Non-bank financial institution
a) What are the categories of non bank financial institutions? b) Give similarities and differences between non banking financial institutions and commercial banks. INTRODUCTION A non-bank financial institution (NBFI) is a financial institution that does not have a full banking license. It can also be defined as a financial institution that is not supervised by a national or international banking regulatory agency. such institutions facilitate bank-related financial services, such as investment, risk pooling, contractual savings, and market brokering.
NBFI can add to the health and stability of a financial system by making it complete, balanced and sophiscated. NBFIs supplement the role of commercial banks in providing financial services in the economy by serving the section of population generally not covered by banks, help improve the operational efficiency through enhanced competition in the market and improve the resilience of the financial system. NBFI also play a complementary role. They often borrow funds from banks and extend them as loans to their customers.
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They also increase competition in the financial system. They compete with banks in deposit collection and loan advancements. NBFI play an important role in strengthening the economy of a country by providing many alternatives to transform an economy’s savings into capital investment. These institutions also introduce competition in the provision of financial service. Categories of non bank financial institutions. Depending upon their nature of activities, non- banking finance companies can be categorized into the following categories; a). Asset Finance Company (AFC):
An AFC is a company which is a financial institution that holds the principal in business of financing physical assets supporting productive/economic activity, such as automobiles, tractors, lathe machines, generator sets, earth moving and material handling equipments, moving on own power and general purpose industrial machines. b). Loan Company (LC): LC means any company which is a financial institution that has its main principal in business as provision of finance whether by making loans or advances or otherwise for any activity other than its own but does not include an Asset Finance Company.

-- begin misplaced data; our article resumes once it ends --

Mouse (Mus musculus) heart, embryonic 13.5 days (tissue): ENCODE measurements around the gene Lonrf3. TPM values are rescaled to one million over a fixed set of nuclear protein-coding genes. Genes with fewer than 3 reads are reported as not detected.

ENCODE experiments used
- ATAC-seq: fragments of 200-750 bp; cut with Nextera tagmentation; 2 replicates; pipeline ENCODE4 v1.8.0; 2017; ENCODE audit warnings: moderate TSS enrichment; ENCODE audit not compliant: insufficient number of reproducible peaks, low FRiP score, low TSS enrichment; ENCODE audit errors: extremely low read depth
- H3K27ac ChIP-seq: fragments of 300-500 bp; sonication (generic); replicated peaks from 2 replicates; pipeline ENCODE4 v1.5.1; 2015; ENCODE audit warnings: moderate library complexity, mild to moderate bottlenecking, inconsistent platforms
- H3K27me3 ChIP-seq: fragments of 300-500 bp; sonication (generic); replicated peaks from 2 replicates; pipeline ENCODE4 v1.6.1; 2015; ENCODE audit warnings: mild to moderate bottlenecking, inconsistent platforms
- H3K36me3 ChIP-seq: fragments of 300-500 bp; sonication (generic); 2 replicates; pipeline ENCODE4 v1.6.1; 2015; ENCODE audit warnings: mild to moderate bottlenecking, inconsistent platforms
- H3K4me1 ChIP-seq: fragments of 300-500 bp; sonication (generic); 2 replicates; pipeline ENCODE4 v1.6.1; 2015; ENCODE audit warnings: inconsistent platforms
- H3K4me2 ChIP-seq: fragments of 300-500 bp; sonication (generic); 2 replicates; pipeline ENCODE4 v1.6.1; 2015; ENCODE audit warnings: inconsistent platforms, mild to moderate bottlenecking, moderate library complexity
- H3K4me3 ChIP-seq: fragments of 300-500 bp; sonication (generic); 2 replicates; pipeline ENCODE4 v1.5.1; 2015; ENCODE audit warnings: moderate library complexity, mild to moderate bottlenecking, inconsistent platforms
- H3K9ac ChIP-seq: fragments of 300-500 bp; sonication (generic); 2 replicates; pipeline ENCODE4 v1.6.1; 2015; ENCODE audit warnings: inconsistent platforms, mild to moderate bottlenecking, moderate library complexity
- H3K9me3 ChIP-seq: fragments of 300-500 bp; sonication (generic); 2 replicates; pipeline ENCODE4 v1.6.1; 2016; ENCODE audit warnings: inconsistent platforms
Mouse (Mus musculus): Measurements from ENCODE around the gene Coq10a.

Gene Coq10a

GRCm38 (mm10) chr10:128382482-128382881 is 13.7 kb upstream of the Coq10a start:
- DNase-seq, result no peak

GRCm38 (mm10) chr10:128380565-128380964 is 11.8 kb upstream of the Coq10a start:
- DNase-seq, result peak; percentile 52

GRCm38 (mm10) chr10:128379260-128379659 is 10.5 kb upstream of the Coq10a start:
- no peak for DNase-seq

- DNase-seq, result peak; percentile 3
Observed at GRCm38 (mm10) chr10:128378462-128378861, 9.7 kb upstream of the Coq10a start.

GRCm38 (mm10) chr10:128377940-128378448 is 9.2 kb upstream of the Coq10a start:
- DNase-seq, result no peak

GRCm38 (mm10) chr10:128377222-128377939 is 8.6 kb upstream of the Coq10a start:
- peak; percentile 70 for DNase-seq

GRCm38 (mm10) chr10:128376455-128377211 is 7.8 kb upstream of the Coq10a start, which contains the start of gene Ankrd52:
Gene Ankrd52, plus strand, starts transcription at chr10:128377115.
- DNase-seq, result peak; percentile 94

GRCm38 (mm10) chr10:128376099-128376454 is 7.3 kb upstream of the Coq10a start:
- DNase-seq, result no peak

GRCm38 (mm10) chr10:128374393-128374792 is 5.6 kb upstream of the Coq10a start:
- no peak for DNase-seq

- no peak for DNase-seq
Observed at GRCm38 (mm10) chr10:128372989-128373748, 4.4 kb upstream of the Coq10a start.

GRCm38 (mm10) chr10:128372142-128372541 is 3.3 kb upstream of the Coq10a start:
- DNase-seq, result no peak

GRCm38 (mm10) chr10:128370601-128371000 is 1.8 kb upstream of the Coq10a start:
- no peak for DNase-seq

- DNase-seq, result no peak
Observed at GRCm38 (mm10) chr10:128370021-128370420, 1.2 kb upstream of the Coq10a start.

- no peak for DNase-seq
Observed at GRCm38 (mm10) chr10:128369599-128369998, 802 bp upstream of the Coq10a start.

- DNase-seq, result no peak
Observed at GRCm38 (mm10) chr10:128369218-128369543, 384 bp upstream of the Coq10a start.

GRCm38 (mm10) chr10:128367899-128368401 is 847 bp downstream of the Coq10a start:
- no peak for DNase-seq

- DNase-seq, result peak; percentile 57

c). Investment Company (IC): IC means any company involved in the business of shares, stocks, bonds, debentures issued by government and local authority that are marketable in nature. Example stock brokering companies like Nairobi stock exchange (NSE). d). Contractual savings institutions (CIV) Contractual savings institutions (also called institutional investors) give individuals the opportunity to invest in collective investment vehicles (CIV) as a fiduciary rather than a principal role.
Collective investment vehicles pool resources from individuals and firms into various financial instruments including equity, debt, and derivatives. Note that the individual holds equity in the CIV itself rather what the CIV invests in specifically. The two most popular examples of contractual savings institutions are pension funds and mutual funds. e). Risk-pooling institutions Insurance companies underwrite economic risks associated with illness, death, damage and other risks of loss. In return to collecting an insurance premium, insurance companies provide a contingent promise of economic protection in the case of loss.
There are two main types of insurance companies: general insurance and life insurance. General insurance tends to be short term, while life insurance is a longer-term contract, which terminates at the death of the insured. Both types of insurance, life and general, are available to all sectors of the community. f). Financial service providers Financial service providers include brokers (both securities and mortgage), management consultants, and financial advisors, and they operate on a fee-for-service basis.